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Give the Ugly Girls a Chance

Vanessa Collier TV Times, 1973-06-16

Give the Ugly Girls a Chance image #0

Zoe Wanamaker's views on leading ladies

In the airy, bright, higgledy-piggledy bohemia of a little flat five flights of stairs above North London's Primrose Hill, Zoe Wanamaker says there should be more people like her on television. 'Ugly people,' she says.

'Television is always being so pretty.  Leading ladies are too easy on the eye.  I can't associate with them half the time.'  Of her first television lead part as Lorna, the prim 29-year-old nurse in the play Lorna and Ted, on Sunday, she says: 'It's right that I should be cast as a boring girl.  Well, not right, but who'd believe, say, Raquel Welch in a part like that?'

She is wearing faded Levi jeans and a denim smock, and her brown suede wedges clunk on the bare kitchen floor-boards as she prepares a lunch of leek soup and spring onions.  The meal is for a bunch of friends from the musical Kingdom Coming, at the nearby Roundhouse.  As she cooks, Zoë complains, too modest by far, of her broad shoulders and her broader beam; of being 5ft 4in, and weighing 9 st.  Her 'plainness' is a personal hang-up sparked off by her real professional commitment.

'As an actress you're selling yourself as a product.  If they say they don't want you, it's the product they don't want, not you.  But it's hard to remember, hard not to feel personally rejected each time.'

The 'plastic packaging' (her words) required especially of actresses in America, is one of the reasons for her not going back to the country where she was born.  Besides that, it's not home to her.  England, and London, is.  Zoë was brought up in Hampstead and all she remembers of the Wanamaker's country house in Connecticut is that it 'was pretty wild and wolves howled in the distance.'

These are the blurred images of a three year-old child, but wolves of a different sort were howling in the distance.  McCarthy wolves.  After Senator McCarthy's allegations in the Senate and the televised Congress Un-American Activities Committee's hearings and investigations, a paranoia swept through America in the early Fifties.  Zoë's father, Sam Wanamaker, actor, producer and director, and self-made son of Russian émigrés, found himself blacklisted and therefore out of work.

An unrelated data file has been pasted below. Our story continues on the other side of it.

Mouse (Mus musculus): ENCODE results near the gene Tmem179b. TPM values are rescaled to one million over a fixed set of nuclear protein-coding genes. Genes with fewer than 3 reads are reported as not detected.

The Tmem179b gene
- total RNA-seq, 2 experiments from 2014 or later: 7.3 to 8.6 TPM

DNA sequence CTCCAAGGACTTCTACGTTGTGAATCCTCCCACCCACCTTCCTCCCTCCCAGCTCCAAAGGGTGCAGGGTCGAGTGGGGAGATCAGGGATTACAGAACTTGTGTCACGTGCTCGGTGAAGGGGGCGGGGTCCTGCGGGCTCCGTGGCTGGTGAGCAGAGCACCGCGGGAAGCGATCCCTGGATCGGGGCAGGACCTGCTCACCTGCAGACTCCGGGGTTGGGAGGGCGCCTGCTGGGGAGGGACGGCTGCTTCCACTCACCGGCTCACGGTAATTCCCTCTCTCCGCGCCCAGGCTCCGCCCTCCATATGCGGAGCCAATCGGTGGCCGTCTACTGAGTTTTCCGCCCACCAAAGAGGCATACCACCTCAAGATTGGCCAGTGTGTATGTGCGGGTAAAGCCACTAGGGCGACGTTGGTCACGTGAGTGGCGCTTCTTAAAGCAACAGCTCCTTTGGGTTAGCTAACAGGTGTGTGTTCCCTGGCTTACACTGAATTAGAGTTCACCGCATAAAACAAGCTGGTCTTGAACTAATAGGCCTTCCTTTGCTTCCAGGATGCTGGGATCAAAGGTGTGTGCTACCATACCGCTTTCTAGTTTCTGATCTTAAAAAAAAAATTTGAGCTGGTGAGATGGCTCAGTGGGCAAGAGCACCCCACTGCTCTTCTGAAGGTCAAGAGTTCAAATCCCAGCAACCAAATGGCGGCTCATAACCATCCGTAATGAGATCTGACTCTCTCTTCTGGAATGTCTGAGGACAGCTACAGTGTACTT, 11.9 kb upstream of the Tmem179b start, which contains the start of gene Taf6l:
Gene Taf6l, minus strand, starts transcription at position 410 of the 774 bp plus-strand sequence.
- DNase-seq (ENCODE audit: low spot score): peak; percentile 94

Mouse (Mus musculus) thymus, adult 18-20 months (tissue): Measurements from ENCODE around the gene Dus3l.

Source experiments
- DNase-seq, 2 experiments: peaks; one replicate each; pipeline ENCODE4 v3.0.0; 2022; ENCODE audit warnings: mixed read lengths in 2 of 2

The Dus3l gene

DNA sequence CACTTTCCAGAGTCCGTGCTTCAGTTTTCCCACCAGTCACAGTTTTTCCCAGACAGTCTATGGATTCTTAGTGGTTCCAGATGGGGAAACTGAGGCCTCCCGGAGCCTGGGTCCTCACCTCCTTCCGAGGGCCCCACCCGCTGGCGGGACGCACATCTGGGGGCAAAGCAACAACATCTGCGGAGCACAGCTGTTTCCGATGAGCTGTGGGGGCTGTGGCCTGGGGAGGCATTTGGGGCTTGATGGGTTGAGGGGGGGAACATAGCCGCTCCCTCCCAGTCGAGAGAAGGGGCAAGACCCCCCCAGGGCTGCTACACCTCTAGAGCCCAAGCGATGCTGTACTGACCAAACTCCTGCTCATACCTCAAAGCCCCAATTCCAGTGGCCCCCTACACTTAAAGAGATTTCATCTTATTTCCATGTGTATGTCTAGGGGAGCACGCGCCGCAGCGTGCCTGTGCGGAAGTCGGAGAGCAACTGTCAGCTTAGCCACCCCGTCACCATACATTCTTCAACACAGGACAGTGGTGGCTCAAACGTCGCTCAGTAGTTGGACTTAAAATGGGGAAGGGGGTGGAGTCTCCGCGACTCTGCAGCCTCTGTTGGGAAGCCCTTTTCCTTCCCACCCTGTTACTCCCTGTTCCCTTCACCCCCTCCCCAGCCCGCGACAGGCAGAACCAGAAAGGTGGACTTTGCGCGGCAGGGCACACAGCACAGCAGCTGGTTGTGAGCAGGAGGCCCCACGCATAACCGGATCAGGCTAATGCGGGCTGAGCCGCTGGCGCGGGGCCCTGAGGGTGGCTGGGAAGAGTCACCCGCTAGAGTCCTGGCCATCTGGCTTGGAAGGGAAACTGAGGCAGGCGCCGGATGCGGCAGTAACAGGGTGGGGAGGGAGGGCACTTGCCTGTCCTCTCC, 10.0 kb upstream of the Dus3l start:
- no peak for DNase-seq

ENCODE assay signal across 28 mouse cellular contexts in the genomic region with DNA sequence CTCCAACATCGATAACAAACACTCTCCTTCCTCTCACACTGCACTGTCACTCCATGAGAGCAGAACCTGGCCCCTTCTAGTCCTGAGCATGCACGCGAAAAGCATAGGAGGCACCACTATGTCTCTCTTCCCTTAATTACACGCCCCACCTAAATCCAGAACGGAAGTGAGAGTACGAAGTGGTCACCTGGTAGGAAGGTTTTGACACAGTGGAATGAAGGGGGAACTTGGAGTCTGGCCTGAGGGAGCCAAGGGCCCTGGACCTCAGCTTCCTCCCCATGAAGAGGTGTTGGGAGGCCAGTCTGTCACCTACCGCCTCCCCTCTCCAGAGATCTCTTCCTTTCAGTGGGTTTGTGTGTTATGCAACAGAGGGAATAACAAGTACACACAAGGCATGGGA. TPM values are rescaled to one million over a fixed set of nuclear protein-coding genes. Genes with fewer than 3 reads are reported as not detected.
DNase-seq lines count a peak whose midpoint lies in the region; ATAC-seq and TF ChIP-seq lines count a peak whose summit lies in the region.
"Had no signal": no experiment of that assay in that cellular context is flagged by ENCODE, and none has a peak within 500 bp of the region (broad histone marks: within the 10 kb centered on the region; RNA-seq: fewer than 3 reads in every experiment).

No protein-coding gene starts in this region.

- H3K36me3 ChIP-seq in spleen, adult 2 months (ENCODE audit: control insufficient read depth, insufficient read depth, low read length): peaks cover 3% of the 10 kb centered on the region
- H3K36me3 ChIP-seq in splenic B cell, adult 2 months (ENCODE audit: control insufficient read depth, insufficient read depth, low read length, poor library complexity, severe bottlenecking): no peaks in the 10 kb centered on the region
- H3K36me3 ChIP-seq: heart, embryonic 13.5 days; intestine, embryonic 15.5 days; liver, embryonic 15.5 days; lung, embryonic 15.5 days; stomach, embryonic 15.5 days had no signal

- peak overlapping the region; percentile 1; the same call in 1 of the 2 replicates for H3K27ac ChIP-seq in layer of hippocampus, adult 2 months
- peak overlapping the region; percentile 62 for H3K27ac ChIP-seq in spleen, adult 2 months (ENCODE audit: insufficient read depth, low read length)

In 1952, the Wanamaker family moved to London.  'Daddy,' says Zoë, 'has always had to be where the work was.'  Now her father and mother, ex-actress Charlotte Holland, live in Southwark, South London, just to be near their brainchild, the Bankside Cultural Centre.

'The great thing about my parents is they never stop.  They're a joy to be with.  They live their lives in absolute chaos, but then it's never been any other way in our family.  It is very productive, especially at my parents' age.'

Apart from a 12-week Shakespeare season, due to start this month in a marquee near the site of Shakespeare's original Globe Theatre, there's promise of a children's exhibition and sculpture exhibition.  There's a cinema and museum attached to the Centre's complex.  The Bear Garden's Museum is housed in an 18th century warehouse.  'My mother's having a great time there, taking people round and talking to them.'

Generally Zoë keeps quiet about her parents.  'People either love my father, or hate him.  If they hate him, they have a habit of coming up to me in pubs and grabbing me by the throat.'

There are six years between the Wanamaker daughters.  Zoe, at 24, is the 'piggy in the middle'.  Abby, her eldest sister, is a speech therapist in America; Jessica, the younger one, is 'helping out at some English prison or other before going on to university to study Russian, Law and Politics.'

Ask Zoë, who speaks so urgently about social injustice, why she, unlike the others, chose acting as a career and she'll tell you she 'freaked out as a temp', found painting (she did a pre-Diploma course at London's Hornsey College of Art) 'too much like hard work.  Acting was there at the time, but now I can't avoid it.  If I ever change, it will be to get Venice back on its feet, or something concrete like that.'  And as far as politics are concerned, she suspects the motives of middle-class people who act out of conscience.  'We've all been brought up to care.  I talk as if I know so much about it all but I don't.  I just tend to sound my mouth off.'

At drama school Zoë got herself the reputation of being the girl who hid, cringing, at the back of the class.  Sam Wanamaker pulled his budding wallflower up sharply one day: 'Do you think somebody's going to say, \\\\\\\"Ah!  That little girl behind the radiator.  She's fantastic.  We'll have her\\\\\\\"?  If you want to be in this business you've got to do something about it.'

She did.  In the three years since she was at drama school, she has hardly stopped working, playing parts ranging from Shakespeare to Dick Whittington's Cat to the whore in Guys and Dolls.  Has it helped, being the daughter of a famous father?  'Of course, the name's helped.  None of the Redgraves changed their names, it rings bells.  But that's where it stops.'

With thanks to Kerrie for this interview.

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